Earlier this month, Crystal Clear — better known by their abbreviated name CLC — made it known they would be making their first K-pop comeback for 2017. Unlike fellow label acts BtoB and Pentagon, they were carrying the full weight of representing girl groups for Cube Entertainment after 4Minute disbanded. As a result, CLC and Cube Entertainment decided to go with an edgy concept for Crystyle specifically their title track song “Hobgoblin.”
Now after two weeks of pre-release promotions which included teaser images, title track list release, and audio snippets of Crystyle which included “Hobgoblin” as well as the other songs, CLC has officially made their comeback for 2017. The music video for “Hobgoblin” is now online and it is making an impact with almost 50,000 views within its first 24 hours. However, with said new title track song, is Cube Entertainment making CLC follow 4Minute?
CLC made their first K-pop comeback for 2017 with ‘Crystyle.’ Their title track song is ‘Hobgoblin.’ [Image by Cube Entertainment]
Just from watching the opening to “Hobgoblin,” many K-pop fans who’ve followed CLC, both aggressively and casually, can tell this was far different from anything they did in the past. CLC starts by singing words from Korea’s story of folklore of the same name when the hobgoblin chants magical phrases such as “Come out gold, come out silver,” as reported by AllKpop. We are then bombarded with a very catchy dance tune and on-point choreography enhanced by flashy background visuals.
As for the seven members of CLC — Seunghee, Yujin, Seungyeon, Sorn, Yeeun, Elkie, and Eunbin — gone are the “cute girls” look as they are dressed to impress in fierce outfits which included leather, studs, and glitter. One detail that was incorporated was to have their hairstyles made to look like they had horns while donning spiked bats, just like how hobgoblins are depicted in the Korean folklore tale.
4Minute was the veteran girl group under Cube Entertainment. They were forced to disband last year in 2016 after ‘Act.7’ flopped. [Image by Cube Entertainment]
Though CLC’s comeback is impressive and garnering plenty of attention, many K-pop fans are wondering if Cube Entertainment is molding CLC to become a 4Minute clone. For starters, CLC was argued not to provide a return for all their work since they debuted back in 2015. If we look at their six extended plays (EPs) or mini-albums before Crystyle dropped, they all never broke 6,000 copies in sales. As a matter of fact, their debut mini-album sold the most copies at over 5,277. 4Minute’s worst selling album overall, which was their last EP or mini-album Act. 7 featuring the title track song “Hate,” managed to sell over 9,000 copies collectively.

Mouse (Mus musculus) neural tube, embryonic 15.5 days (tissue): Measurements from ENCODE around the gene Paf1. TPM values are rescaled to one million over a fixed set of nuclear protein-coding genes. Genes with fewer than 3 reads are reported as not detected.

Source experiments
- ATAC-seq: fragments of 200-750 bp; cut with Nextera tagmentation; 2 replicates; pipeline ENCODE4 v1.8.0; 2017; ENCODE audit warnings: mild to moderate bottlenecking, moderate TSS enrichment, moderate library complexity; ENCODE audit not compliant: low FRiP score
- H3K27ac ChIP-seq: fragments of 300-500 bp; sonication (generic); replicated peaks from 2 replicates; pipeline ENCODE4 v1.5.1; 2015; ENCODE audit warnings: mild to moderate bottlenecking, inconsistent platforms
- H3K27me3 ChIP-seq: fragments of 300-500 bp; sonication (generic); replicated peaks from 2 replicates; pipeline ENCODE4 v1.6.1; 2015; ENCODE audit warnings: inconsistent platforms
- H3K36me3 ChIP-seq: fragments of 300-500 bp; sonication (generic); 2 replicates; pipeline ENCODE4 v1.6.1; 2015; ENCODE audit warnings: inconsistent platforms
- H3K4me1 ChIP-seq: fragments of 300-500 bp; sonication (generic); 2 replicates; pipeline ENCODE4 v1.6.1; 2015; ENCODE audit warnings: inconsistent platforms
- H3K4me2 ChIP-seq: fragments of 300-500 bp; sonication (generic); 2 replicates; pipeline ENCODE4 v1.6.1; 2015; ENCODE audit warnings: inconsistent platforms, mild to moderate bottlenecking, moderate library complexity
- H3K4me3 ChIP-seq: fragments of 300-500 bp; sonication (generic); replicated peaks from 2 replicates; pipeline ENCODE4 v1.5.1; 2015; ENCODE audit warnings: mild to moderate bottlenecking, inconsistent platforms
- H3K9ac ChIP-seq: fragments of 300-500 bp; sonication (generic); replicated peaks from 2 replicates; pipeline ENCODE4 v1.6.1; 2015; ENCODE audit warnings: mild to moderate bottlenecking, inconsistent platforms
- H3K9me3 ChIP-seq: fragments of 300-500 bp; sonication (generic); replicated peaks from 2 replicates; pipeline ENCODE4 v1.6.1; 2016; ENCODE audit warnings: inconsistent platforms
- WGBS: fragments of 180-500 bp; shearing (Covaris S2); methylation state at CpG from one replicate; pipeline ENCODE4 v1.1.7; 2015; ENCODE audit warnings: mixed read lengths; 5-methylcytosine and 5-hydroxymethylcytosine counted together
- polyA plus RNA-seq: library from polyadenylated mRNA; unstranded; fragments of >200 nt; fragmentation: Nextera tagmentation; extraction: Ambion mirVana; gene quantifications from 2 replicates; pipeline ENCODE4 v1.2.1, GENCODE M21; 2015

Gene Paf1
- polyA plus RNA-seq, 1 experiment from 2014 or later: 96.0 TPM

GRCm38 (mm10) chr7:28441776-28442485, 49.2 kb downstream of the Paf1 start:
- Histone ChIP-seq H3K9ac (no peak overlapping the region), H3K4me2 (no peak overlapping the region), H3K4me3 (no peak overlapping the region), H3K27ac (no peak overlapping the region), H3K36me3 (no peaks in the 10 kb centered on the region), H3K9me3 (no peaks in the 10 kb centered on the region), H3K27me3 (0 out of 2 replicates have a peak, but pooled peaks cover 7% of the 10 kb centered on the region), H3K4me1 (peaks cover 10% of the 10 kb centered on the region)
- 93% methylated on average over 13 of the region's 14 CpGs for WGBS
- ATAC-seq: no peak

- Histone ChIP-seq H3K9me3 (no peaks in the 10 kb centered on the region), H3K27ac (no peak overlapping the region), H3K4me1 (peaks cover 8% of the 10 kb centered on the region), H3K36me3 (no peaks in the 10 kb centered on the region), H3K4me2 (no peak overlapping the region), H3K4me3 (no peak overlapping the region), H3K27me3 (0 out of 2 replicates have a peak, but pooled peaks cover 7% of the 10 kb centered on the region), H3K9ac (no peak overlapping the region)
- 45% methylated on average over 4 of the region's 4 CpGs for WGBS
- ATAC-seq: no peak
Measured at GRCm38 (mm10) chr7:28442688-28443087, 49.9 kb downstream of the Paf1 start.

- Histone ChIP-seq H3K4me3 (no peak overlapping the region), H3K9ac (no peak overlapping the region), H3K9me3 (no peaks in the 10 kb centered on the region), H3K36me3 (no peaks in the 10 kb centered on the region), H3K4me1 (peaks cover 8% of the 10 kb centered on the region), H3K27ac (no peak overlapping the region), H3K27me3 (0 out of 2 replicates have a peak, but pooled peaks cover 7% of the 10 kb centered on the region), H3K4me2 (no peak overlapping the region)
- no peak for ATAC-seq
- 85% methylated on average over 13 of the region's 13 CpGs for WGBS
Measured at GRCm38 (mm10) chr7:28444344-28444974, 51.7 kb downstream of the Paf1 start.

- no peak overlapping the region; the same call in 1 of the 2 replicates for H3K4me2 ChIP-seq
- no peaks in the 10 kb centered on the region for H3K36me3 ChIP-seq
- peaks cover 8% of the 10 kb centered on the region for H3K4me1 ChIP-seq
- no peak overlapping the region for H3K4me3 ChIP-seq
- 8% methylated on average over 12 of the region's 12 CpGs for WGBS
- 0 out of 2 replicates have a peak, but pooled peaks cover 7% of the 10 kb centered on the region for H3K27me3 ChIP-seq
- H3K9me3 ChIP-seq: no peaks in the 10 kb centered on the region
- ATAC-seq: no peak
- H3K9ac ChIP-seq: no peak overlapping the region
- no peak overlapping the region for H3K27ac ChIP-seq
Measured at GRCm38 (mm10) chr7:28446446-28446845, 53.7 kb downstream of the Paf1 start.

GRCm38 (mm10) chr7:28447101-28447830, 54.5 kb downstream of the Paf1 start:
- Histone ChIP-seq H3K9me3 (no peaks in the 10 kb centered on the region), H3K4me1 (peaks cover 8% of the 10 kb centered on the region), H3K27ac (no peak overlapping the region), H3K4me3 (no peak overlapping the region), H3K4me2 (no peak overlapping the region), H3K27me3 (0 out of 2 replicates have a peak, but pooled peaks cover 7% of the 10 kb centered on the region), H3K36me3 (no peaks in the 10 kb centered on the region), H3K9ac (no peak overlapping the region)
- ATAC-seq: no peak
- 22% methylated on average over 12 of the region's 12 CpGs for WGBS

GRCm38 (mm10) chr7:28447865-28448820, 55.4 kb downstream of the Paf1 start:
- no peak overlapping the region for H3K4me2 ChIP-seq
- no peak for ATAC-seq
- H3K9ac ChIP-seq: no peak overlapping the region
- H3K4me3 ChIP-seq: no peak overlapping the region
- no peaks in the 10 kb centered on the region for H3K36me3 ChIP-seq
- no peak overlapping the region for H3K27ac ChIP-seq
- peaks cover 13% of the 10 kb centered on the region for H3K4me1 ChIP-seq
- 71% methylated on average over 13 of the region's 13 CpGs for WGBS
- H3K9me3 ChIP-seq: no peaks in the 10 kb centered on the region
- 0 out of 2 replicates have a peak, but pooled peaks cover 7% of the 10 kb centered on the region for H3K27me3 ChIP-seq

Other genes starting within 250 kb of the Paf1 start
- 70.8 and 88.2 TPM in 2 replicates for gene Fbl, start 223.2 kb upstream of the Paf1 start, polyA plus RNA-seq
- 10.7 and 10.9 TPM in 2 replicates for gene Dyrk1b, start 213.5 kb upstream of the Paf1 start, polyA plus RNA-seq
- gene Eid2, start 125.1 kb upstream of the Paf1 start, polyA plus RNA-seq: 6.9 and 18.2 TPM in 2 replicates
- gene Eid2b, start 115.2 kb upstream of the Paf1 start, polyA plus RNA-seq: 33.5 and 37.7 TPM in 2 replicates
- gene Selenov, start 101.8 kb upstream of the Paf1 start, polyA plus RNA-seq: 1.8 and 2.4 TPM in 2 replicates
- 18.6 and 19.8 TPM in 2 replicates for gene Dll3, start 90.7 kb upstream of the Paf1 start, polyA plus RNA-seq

With that in mind, CLC being like their seniors 4Minute would fill a void left behind when the latter left and make an impact for the former who needed an image change because their last image wasn’t working. Getting Hyuna to write their title track song “Hobgoblin” and help out in choreography were major attributes in making Crystyle‘s title track song more like something 4Minute would perform.
To be frank, CLC following in 4Minute’s footsteps is the age-old concept of doing something that succeeds. True said concept did not work for 4Minute in the end, but it must be stressed that 4Minute was seven years old and had multiple albums selling over 10,000 copies, 20,000 copies and so on. Act. 7 only selling 9,000 copies was probably a sign the veteran girl group’s lifespan was about to end, and efforts should be put into CLC who are only two years old and have never even sold past 6,000 copies.
Ultimately, everything Cube Entertainment did about CLC being more like 4Minute was an “investment for the future.” It is not expected that CLC will wholly change their image to be just like 4Minute, but take parts from it and pave their own way. It is similar to what Black Pink did. The new rookie girl group under YG Entertainment said they purposely debuted with 2NE1 elements in their music but eventually made their own way with their first K-pop comeback like two months after their debut with Square Two.